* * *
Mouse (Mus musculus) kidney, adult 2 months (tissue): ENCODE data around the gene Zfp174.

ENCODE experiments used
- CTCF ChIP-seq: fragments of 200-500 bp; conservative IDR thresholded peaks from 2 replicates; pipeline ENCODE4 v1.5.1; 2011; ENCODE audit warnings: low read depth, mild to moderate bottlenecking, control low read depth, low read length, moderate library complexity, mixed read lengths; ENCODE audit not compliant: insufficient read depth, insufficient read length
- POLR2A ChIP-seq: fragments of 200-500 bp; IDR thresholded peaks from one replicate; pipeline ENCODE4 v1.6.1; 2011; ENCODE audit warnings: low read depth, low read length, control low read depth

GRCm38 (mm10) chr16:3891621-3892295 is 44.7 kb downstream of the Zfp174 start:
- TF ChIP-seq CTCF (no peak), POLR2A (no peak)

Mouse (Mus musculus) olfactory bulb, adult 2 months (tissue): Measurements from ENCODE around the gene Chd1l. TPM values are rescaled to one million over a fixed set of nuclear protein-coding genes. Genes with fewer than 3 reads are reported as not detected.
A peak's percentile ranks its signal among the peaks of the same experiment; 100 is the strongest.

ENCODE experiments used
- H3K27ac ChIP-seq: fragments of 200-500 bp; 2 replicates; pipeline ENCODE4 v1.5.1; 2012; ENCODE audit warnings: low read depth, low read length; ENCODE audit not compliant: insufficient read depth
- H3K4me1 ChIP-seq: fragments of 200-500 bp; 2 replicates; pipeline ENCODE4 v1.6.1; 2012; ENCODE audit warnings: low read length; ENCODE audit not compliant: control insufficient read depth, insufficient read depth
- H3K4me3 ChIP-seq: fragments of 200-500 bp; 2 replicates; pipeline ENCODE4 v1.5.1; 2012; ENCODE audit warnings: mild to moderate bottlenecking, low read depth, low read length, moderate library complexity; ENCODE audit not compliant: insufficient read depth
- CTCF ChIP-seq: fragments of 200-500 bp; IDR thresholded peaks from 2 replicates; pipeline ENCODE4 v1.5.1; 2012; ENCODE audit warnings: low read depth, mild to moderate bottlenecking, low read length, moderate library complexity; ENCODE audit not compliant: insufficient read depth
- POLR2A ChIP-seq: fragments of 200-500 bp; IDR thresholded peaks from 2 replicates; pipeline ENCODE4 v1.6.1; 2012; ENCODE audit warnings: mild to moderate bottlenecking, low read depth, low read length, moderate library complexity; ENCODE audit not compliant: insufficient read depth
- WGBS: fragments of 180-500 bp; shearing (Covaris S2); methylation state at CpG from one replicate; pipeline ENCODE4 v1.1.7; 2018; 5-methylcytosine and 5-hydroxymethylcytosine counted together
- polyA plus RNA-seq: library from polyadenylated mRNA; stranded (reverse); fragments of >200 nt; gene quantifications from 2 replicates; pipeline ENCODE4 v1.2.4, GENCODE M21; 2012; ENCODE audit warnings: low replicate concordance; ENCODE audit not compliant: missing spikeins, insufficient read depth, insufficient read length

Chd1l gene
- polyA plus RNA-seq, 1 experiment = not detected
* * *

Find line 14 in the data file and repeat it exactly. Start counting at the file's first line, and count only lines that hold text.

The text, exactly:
- POLR2A ChIP-seq: fragments of 200-500 bp; IDR thresholded peaks from 2 replicates; pipeline ENCODE4 v1.6.1; 2012; ENCODE audit warnings: mild to moderate bottlenecking, low read depth, low read length, moderate library complexity; ENCODE audit not compliant: insufficient read depth